Notre Dame de Lorette, also known as Ablain St.-Nazaire French Military Cemetery, is the world's largest French military cemetery. It is the name of a ridge, basilica, and French national cemetery northwest of Arras at the village of Ablain-Saint-Nazaire. The high point of the hump-backed ridge stands 165 metres high and - with Vimy Ridge - utterly dominates the otherwise flat Douai plain and the town of Arras.

The ground was strategically important during the First World War and was bitterly contested in a series of long and bloody engagements between the opposing French and German armies. It was the focal point of three battles of Artois (1914-1915). The Battles of Artois were as costly in French lives as the better-known Battle of Verdun. As with numerous other sites across France, Notre Dame de Lorette became a national necropolis, sacred ground containing the graves of French and Colonial fallen, as well as an ossuary, containing the bones of those whose names were not marked.

In total, the cemetery and ossuary hold the remains of more than 40,000 soldiers, as well as the ashes of many concentration camp victims. The basilica and memorial buildings were designed by the architect Louis-Marie Cordonnier and his son Jacques Cordonnier, and built between 1921 and 1927. The first small building was raised in 1727 by the painter Nicolas Florent Guilbert, who had made a successful pilgrimage to Loreto (Italy), to shelter a statue of the Virgin Mary. It was destroyed in 1794, rebuilt in 1816 and transformed in 1880.

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Founded: 1914
Category: Cemeteries, mausoleums and burial places in France

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4.6/5 (based on Google user reviews)

User Reviews

Cyril Garbé (22 months ago)
Parfait pour le Devoir de Mémoire, des visites sont organisées gratuitement par les gardes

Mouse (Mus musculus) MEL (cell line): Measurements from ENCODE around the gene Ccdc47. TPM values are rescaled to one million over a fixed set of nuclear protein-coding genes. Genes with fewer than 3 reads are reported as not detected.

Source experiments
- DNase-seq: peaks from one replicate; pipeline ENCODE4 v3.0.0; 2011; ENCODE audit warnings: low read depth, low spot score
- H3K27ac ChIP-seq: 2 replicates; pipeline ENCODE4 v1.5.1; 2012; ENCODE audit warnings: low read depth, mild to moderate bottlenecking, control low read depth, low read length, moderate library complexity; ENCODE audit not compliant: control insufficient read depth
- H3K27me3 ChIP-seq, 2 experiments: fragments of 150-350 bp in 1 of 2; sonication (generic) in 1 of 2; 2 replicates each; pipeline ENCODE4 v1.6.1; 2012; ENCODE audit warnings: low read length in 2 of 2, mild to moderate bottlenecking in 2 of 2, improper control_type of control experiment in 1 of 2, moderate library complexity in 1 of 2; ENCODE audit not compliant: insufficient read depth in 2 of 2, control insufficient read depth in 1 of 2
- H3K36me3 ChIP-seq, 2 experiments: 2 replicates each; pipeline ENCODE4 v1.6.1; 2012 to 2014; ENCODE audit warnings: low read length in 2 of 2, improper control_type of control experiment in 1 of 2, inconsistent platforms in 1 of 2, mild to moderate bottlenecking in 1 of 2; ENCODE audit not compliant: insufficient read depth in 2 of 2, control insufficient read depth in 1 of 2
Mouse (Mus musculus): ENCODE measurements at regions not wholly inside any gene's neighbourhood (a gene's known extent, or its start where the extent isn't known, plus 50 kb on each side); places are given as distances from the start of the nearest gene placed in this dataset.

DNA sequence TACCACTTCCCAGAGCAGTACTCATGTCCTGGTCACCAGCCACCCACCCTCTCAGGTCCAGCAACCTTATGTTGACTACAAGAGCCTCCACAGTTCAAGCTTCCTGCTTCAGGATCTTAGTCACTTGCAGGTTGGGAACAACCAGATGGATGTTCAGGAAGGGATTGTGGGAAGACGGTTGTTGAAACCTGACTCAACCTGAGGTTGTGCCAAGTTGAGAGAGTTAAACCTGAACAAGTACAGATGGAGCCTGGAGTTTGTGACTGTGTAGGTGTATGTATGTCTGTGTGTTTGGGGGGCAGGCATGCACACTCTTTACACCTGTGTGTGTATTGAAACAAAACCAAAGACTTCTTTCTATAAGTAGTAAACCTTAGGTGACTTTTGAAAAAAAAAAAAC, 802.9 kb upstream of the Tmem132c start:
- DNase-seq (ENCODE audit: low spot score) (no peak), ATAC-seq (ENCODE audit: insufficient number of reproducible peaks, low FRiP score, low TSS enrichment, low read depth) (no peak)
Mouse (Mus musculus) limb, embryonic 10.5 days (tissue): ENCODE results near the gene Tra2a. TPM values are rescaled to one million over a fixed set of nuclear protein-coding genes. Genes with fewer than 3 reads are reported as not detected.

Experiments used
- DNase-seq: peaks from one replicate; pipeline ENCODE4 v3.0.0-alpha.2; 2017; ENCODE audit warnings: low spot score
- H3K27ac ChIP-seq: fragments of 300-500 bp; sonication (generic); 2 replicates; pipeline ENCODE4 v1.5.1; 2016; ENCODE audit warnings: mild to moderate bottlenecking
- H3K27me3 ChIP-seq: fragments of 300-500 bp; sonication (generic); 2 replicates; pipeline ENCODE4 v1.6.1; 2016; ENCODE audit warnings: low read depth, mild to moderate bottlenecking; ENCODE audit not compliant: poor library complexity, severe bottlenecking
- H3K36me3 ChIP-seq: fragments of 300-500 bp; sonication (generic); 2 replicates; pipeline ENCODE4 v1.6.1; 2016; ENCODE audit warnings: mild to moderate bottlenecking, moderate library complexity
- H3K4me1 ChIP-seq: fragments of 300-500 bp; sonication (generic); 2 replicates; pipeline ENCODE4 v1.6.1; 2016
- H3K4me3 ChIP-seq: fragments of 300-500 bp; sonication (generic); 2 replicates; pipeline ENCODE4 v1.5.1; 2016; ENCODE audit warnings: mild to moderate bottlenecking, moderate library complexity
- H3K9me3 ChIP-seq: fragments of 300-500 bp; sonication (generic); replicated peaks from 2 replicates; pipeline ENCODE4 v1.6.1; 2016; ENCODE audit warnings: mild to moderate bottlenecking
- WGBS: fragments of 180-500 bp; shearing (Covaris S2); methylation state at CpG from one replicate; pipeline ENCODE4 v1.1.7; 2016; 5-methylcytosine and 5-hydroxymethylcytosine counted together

M V (2 years ago)
A part le gigantesque cimetière, il y a un petit musée intéressant mais il a vraiment besoin de rénovations. Il faudrait au moins passer la poussière sur les objets exposés. C'est un témoignage important . Il est necessaire de lui consacrer plus d'attention. Actuellement ça fait un peu négligé.
Alyssa Becker (3 years ago)
Notre Dame de Lorette is a large, beautiful, and moving French Military Cemetery. The number of graves is immense, and somewhat overwhelming. In the middle of the cemetery is the church of the same name, with beautiful stained class windows. There is also a tomb to the unknown soldier, with coffins inside, as well as a box of ashes from victims of concentration camps, and most major French wars of recent. There is an honour guard that stands watch, so the dead are never alone - over 3000 volunteers take on this task, many of who were present at the front gate, and in the tomb. Across from the cemetery is the ring of names or ring of remembrance - and immense and powerful list of all those who died in WWI, regardless of country, rank, religion, nationality, or which side of the war they were on, as the memorial was constructed in a time of peace. It is beautiful and so incredibly moving. We are so glad that we stopped to spend time time here and pay our respects and remember those who fought so that others may live. Without a doubt, highly recommend.
Jeremy Bezant (6 years ago)
A quiet but moving reminder, a little out of the way but worth the visit.
Sylvie Desrosiers (8 years ago)
Beautiful, sad, site. Drive there from Vimy, Mont Saint-Éloi.
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Montparnasse Cemetery was created from three farms in 1824. Cemeteries had been banned from Paris since the closure, owing to health concerns, of the Cimetière des Innocents in 1786. Several new cemeteries outside the precincts of the capital replaced all the internal Parisian ones in the early 19th century: Montmartre Cemetery in the north, Père Lachaise Cemetery in the east, and Montparnasse Cemetery in the south. At the heart of the city, and today sitting in the shadow of the Eiffel Tower, is Passy Cemetery.

Montparnasse cemetery is the burial place of many of France's intellectual and artistic elite as well as publishers and others who promoted the works of authors and artists. There are also many graves of foreigners who have made France their home, as well as monuments to police and firefighters killed in the line of duty in the city of Paris.

The cemetery is divided by Rue Émile Richard. The small section is usually referred to as the small cemetery (petit cimetière) and the large section as the big cemetery (grand cimetière).

Although Baudelaire is buried in this cemetery (division 6), there is also a cenotaph to him (between division 26 and 27). Because of the many notable people buried there, it is a highly popular tourist attraction.